Scotland Yard's 'Slipper' Dies at 81

Melissa Block talks with journalist Duncan Campbell of the British newspaper The Guardian about detective Jack Slipper, who cracked the Great Train Robbery case. Slipper died earlier this week at the age of 81. He had suffered from cancer and a stroke.

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ROBERT SIEGEL, host:

This is ALL THINGS CONSIDERED from NPR News. I'm Robert Siegel.

MELISSA BLOCK, host:

And I'm Melissa Block.

He was known as Slipper of the Yard, Jack Slipper, one of Scotland Yard's most famous detectives. Slipper died this week in London at age 81. He's best known for his role doggedly tracking down the man who carried out the Great Train Robbery of 1963. Duncan Campbell is special correspondent for the Guardian newspaper. He used to cover crime. He describes that notorious crime and what happened next.

Mr. DUNCAN CAMPBELL (Special Correspondent, Guardian): It was 1963, and two and a half million pounds' worth of money was coming down from Glasgow to London to be destroyed because it was old money. The train was stopped by a faulty signal deliberately organized by a team of about 14 robbers. And they got on board, and they made off with all that money. And it looked, for a while, as though they'd got away with it. And at the time it was, and it remains, the most audacious crime in British criminal history.

BLOCK: And where did Jack Slipper come in?

Mr. CAMPBELL: He was then a young detective sergeant. He was one of a large team of officers who went off in hunt of the robbers. And they were pretty successful. They saw them all go to prison. And they got very long sentences for that time, 30 years.

BLOCK: Now one of these suspects, Ronnie Biggs, manages to escape from jail after 15 months. What happened?

Mr. CAMPBELL: That's right. He had some friends on the outside. It was a very daring escape from a horrible jail called Wandsworth Prison, and he made his way to Paris. He had some plastic surgery there, so he changed his face. And from there he went on with a new identity to Australia, met up with his family there. And then the police were looking for somebody else who was missing at the time, and neighbors said, `Oh, he looks a bit suspicious.' So he went on the run again to Brazil, and that's when he was finally tracked down by Jack Slipper.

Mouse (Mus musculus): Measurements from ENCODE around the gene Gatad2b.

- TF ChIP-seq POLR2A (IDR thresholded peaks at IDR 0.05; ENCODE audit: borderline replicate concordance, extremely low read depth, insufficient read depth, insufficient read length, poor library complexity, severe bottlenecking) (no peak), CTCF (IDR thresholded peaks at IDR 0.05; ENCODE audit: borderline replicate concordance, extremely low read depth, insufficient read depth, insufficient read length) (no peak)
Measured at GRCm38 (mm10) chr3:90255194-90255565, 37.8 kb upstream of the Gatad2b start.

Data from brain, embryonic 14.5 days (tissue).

BLOCK: Well, tell us this story. This sounds like something straight out of a movie--of how Jack Slipper, the detective, finds the escaped convict, Ronnie Biggs.

Mr. CAMPBELL: Ronnie Biggs was running out of money. He was living in Rio de Janeiro with his girlfriend Raimunda, who was a dancer--I think is the nicest description. And he was short of money, and the newspaper here had found out where he was and were offering him some money to talk to them. And to their shame, I think, the newspaper tipped off the police.

And so as the newspaper went out to meet him in the hotel, so, too, did Jack Slipper, who was--this is now 11 years after the train robbery. He's the last detective on the squad still working as a police officer, so he knew Ronnie Biggs, and, therefore, he was the ideal person to bring him back. And he knocked on the door of the hotel room in Rio, having been tipped off by the press, and said the immortal words of `Long time no see, Ronnie,' and tried to arrest him.

What happened then was that it turned out that Ronnie's girlfriend Raimunda was pregnant. Under a loophole in the Brazilian law, if you're a father or a potential father of a Brazilian citizen, you can't be extradited. So Jack Slipper had to make a long and lonely journey home, and there's a famous picture of him sitting on that flight back with an empty seat beside him.

BLOCK: It seems that Jack Slipper was troubled by the fact that he would be remembered for this Great Train Robbery episode, which didn't end terribly happily for him, and not for some of the other high-profile cases that he handled over the years.

Mr. CAMPBELL: Well, he didn't hold grudges. He actually went back to Rio years later for--courtesy another newspaper and had a reunion with Ronnie Biggs. And Ronnie Biggs is now back in this country. He got ill in Brazil, and he decided he didn't want to die out there. So he gave himself up four years ago. He's now in prison and fairly close to death, according to Michael Biggs, his son. Slipper said he hoped that Biggs wouldn't die in prison, and he hoped that he would outlast Biggs, so that he could prove that his way of life was a healthier one than Biggs. But that was not to be.

BLOCK: Well, Duncan Campbell, thanks for talking with us with your memories of Detective Jack Slipper.

Mr. CAMPBELL: Thanks very much.

BLOCK: Duncan Campbell of the Guardian newspaper talking about Jack Slipper. The retired Scotland Yard detective died this week. He was 81.

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